It’s the same as men who say, “I don’t even know how to act around women anymore!” They do know, though, don’t they? They actually know exactly how they’re supposed to act around women, because they’re grown men who manage to hold down jobs and not get arrested at parent-teacher conferences. Every single day, they follow the rules they’re pretending they don’t know. Apparently they know how to act when dealing with their kid’s teacher, or their female boss, or the librarian at the university… but when they’re dealing with a woman they have social power over, suddenly the lines get blurry. Because the confusion is them trying to get away with something they already know is wrong, while blaming the people asking them to stop for not making the rules clear enough.

Internet hygiene: how to Act Like It

When in doubt, ask yourself: “how would this look if I did it out on the sidewalk? How would a person react if I did this to their face?”

Ask yourself: “how would I feel about this information if it was coming from a person I could see? How much would I trust them based on the actual data I know about them, not what they claim? Would I change my life or make a major decision based on their input alone?”

Ask yourself, “If I treated someone like this in person, would I feel embarrassed? Is this the kind of conversation that I’d want to take a person aside to have, rather than say it in a loud voice in a crowded room, and if so, why is it okay to say it in a world-spanning voice in a room that includes, potentially, everyone on earth?”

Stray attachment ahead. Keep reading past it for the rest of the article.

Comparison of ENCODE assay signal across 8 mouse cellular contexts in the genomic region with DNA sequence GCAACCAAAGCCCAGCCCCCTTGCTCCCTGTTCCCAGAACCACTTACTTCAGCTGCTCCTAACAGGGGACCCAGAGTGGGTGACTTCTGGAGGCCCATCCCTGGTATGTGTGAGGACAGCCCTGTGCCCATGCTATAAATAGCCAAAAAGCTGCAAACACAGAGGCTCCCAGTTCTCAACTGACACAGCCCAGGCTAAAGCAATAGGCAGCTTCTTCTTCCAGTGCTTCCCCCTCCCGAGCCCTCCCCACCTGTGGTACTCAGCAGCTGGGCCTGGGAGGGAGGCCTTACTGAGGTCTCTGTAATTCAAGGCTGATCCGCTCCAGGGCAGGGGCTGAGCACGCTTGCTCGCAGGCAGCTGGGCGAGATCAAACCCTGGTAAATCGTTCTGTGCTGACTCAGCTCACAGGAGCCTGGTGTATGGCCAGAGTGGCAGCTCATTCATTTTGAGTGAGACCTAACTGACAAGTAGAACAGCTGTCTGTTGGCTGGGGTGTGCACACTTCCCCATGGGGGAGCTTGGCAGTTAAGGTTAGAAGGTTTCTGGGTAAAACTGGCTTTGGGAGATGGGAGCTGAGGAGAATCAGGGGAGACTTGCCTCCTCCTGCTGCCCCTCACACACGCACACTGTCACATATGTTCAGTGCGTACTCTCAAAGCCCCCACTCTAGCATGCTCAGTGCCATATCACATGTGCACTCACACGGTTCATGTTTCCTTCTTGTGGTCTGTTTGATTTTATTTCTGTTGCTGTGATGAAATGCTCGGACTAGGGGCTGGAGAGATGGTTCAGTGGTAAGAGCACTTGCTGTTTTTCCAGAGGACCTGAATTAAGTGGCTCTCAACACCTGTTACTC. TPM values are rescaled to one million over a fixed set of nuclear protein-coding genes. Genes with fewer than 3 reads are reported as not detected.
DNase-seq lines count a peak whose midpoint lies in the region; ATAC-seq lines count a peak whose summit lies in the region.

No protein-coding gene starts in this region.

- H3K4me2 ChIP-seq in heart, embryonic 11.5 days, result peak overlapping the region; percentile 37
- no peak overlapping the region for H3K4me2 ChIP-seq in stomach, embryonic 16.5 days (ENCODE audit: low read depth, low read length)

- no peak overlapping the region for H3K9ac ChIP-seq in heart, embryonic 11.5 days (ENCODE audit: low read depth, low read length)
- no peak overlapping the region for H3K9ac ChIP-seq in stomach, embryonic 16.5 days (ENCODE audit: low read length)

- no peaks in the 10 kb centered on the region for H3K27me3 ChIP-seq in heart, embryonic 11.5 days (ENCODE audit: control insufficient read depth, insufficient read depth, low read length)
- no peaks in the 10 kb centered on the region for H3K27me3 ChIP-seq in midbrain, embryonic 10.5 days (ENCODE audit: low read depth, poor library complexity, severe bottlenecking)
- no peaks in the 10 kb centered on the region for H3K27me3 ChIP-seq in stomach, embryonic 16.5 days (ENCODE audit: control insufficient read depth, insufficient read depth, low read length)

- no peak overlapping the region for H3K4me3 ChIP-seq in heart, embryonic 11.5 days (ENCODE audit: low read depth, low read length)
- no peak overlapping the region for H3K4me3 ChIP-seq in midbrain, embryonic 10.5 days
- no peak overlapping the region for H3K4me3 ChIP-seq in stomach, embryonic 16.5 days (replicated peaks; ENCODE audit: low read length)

Ask yourself: “if I wanted to feel safe going out in public, what would I need to do first? What information do I need to protect in public? How much could strangers see of me if I go out? Is my informational ass hanging out of my pants?”

And, just to get prepped for the coming Data Wars…

Ask yourself: “how much would I value the data corporations harvest from me if they had to pay me for it? Would I be okay with someone making money off me this way if, say, a guy at McDonald’s took a photo of me and then put up a billboard flogging hamburgers with my face? If they make billions selling my data, shouldn’t I at least know which parts of it they sell? And let’s be real – shouldn’t I get a cut?”